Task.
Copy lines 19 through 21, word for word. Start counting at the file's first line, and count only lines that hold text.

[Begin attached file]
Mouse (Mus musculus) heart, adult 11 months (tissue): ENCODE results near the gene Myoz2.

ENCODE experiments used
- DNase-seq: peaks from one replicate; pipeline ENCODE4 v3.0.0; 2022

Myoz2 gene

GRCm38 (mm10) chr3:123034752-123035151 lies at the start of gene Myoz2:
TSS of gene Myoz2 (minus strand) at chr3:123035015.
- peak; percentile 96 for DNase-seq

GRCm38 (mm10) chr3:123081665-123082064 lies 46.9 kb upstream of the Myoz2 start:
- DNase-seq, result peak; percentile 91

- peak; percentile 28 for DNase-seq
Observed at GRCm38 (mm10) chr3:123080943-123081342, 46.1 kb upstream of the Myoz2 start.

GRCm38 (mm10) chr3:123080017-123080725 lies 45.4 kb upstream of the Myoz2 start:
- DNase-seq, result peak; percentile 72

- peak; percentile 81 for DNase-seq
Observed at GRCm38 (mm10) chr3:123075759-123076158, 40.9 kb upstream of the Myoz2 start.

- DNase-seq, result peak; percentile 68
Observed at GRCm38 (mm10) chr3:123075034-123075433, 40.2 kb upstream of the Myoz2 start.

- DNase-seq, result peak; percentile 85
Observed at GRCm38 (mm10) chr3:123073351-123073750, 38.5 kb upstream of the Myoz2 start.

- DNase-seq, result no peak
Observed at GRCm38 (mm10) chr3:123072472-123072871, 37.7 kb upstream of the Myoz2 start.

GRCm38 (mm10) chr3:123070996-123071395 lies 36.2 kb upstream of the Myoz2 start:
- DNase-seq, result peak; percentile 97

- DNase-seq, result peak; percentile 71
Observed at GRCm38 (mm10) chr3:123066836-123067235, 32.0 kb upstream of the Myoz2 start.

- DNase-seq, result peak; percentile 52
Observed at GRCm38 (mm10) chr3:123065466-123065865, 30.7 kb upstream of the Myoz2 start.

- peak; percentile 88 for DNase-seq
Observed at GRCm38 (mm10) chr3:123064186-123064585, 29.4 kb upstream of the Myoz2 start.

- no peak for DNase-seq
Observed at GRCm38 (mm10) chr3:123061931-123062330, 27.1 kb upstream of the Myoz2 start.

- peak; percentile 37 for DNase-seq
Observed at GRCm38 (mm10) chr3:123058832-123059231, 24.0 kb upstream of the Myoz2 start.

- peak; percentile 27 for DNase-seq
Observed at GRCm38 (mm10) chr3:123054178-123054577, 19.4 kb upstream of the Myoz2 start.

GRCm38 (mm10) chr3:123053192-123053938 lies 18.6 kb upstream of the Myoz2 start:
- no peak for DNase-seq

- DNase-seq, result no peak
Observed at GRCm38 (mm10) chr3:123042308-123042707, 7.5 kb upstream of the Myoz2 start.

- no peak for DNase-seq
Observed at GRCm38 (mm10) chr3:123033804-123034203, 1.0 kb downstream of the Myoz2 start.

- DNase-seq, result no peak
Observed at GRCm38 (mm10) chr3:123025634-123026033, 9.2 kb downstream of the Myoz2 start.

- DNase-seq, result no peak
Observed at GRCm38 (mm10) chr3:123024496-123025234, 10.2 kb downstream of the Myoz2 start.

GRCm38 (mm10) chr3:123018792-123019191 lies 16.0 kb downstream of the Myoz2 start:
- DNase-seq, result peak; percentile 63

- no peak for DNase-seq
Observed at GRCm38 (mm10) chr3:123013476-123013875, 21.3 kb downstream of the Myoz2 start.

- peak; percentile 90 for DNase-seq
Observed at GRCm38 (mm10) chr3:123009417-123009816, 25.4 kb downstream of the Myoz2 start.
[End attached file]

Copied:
Observed at GRCm38 (mm10) chr3:123073351-123073750, 38.5 kb upstream of the Myoz2 start.

- DNase-seq, result no peak
Observed at GRCm38 (mm10) chr3:123072472-123072871, 37.7 kb upstream of the Myoz2 start.